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Garden Talk

a hummingbird enjoying a red beebalm flower
In our Horticultural Highlights series, the staff of Duke Gardens writes about plants you’ll find within our 55-acre living collection. This week, marketing and communications assistant Katherine Hale features a fragrant and easy-to-grow wildflower that pollinators adore.

Botanical name: Monarda spp.

Common name: Beebalm, wild bergamot, horsemint 

Family name: Lamiaceae (Mint family)

Native range: Eastern and central North America

Location in Duke Gardens: Historic Gardens, Blomquist Garden of Native Plants, Charlotte Brody Discovery Garden

USDA Hardiness Zones: 4-9

a red beebalm flower

In keeping with its colorful diversity, this lively genus of fragrant wildflowers goes by a wide variety of names—including beebalm for their historical use as a treatment for stings, and wild bergamot due to their spicy scent reminiscent of bergamot orange (Citrus bergamia) in Earl Grey tea. Regardless of what you call them, these native perennials are staples in North Carolina native or pollinator gardens during the summer, with their vibrant red, pink or purple flowers drawing in hummingbirds and beneficial insects from a distance. 

While there are a number of different kinds of beebalm across eastern and central North America, from southern Canada to Texas, all of them are easy to identify, thanks to their large tubular flowers clustered into dense heads atop the main stalk.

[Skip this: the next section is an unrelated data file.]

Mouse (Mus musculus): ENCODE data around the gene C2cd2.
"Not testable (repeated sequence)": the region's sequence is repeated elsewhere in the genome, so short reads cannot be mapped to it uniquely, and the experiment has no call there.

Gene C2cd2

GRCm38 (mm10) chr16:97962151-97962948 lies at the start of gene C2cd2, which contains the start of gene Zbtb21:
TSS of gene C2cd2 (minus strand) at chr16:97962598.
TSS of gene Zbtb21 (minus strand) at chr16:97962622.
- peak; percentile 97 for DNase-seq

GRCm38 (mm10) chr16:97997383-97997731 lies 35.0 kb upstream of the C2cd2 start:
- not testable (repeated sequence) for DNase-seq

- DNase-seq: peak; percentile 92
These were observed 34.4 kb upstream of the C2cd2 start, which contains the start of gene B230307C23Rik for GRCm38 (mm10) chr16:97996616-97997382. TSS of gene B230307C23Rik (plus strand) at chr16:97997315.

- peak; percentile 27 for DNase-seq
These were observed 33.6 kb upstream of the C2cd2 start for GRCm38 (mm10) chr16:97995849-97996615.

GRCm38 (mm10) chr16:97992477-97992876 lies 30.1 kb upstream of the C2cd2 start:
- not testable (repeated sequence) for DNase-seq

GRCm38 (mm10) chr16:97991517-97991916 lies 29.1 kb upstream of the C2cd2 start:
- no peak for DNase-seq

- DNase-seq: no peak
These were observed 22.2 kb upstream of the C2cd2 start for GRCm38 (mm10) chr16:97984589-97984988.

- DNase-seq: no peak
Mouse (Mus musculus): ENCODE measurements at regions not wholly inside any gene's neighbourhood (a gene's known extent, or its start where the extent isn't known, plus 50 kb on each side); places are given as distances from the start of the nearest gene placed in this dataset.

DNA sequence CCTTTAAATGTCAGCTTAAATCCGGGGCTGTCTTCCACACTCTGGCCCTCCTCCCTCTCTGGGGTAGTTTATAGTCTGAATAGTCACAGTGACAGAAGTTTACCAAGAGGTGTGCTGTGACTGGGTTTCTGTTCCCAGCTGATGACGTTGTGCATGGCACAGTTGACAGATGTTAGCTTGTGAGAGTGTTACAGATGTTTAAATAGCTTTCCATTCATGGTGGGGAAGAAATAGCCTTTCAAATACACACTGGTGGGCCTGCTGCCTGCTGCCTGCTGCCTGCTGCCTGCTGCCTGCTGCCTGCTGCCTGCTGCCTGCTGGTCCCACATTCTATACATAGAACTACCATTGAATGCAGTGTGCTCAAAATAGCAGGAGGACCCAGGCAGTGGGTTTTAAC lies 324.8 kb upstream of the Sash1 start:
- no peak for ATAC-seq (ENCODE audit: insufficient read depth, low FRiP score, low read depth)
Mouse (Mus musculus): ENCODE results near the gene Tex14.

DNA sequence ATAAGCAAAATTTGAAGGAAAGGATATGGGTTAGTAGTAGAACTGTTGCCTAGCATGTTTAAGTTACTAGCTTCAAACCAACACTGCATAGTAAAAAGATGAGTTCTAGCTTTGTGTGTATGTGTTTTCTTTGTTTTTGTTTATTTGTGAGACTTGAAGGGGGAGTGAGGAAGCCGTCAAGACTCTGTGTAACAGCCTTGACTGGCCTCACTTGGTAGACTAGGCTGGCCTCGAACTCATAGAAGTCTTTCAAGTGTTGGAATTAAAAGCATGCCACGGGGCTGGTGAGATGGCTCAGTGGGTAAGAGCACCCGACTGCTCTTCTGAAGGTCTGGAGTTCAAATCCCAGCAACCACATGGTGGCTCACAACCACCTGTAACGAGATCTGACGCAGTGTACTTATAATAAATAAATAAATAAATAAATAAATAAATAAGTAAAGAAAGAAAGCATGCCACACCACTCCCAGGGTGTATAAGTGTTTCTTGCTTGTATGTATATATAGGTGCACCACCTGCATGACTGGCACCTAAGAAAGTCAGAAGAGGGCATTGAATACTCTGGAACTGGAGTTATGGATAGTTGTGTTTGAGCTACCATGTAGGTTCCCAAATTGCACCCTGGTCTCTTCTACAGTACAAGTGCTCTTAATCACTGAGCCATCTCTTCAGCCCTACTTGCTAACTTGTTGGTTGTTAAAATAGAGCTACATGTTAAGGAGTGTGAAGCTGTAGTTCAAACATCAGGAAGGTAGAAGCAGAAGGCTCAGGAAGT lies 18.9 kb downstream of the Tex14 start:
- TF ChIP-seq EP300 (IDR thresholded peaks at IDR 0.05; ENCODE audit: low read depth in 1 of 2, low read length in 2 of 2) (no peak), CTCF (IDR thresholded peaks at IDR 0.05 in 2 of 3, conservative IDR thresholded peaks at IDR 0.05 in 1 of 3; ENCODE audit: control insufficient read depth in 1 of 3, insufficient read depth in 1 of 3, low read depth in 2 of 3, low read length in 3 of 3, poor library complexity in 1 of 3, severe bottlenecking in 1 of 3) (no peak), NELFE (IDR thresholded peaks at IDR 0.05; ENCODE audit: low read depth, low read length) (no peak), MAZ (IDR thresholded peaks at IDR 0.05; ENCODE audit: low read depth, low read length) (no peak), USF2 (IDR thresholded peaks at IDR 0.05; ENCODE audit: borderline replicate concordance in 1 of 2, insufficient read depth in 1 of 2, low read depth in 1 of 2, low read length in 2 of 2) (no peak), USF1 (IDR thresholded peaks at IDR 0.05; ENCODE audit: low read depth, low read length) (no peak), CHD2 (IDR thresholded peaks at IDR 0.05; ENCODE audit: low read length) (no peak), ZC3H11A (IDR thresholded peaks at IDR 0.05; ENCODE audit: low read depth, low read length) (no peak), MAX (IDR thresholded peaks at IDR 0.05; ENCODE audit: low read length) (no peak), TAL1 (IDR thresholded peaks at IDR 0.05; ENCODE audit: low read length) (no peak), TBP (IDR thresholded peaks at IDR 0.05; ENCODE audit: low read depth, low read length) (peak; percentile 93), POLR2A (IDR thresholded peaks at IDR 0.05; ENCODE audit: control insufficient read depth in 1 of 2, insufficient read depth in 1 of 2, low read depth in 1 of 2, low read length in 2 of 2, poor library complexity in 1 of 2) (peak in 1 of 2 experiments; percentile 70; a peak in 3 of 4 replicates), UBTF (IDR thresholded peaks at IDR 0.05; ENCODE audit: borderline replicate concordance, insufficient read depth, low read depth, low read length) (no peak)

Three species are particularly common in cultivation. Scarlet beebalm (M. didyma) has bright red blooms and is particularly abundant across the southern Appalachians in roadside ditches and other moist places; it is also known as Oswego tea for its use by Indigenous peoples in the New York area. This species is particularly popular with ruby-throated hummingbirds (Archilochus colubris), which are attracted to its striking color and large flowers. Wild bergamot (M. fistulosa) has lavender flowers and prefers a drier habitat, drawing in native bees and butterflies. And spotted beebalm (M. punctata) has spotted yellow flowers surrounded by pink- and white-tipped bracts. There are also numerous hybrids and cultivars, such as ‘Raspberry Wine’ and ‘Peter’s Purple’, which have been selected for their resistance to powdery mildew—a major problem for densely packed plants in humid climates with poor air circulation. 

In addition to their starring role in native plant gardens, beebalms excel in perennial borders and cottage gardens, and they can even be kept in containers. The same chemical compounds that make their leaves so pleasantly scented are unpalatable to deer and rabbits, and they make excellent cut flowers in summer bouquets.

The biggest challenge with growing beebalms is that they are frequently victims of their own success: left to their own devices, vigorous plants will self-sow and spread by creeping rhizomes to form dense colonies, so they are best divided every three or four years to prevent overcrowding and disease.

For those dipping their toes into gardening for wildlife, beebalms are an inspired choice, easy to establish, and quick to draw a wide variety of creatures in short order. Even if planting for pollinators is not your primary goal in landscaping, it’s a useful side benefit of their many wonderful attributes.

More Garden Talk highlights

Celebrate Pollinator Week with us!

Photos from top: A hummingbird enjoys scarlet beebalm (Monarda didyma), by Sarah Reuning; scarlet beebalm close-up, by Brian Wells; an eastern carpenter bee on beebalm, by Sue Lannon.

a bee on a pink beebalm flower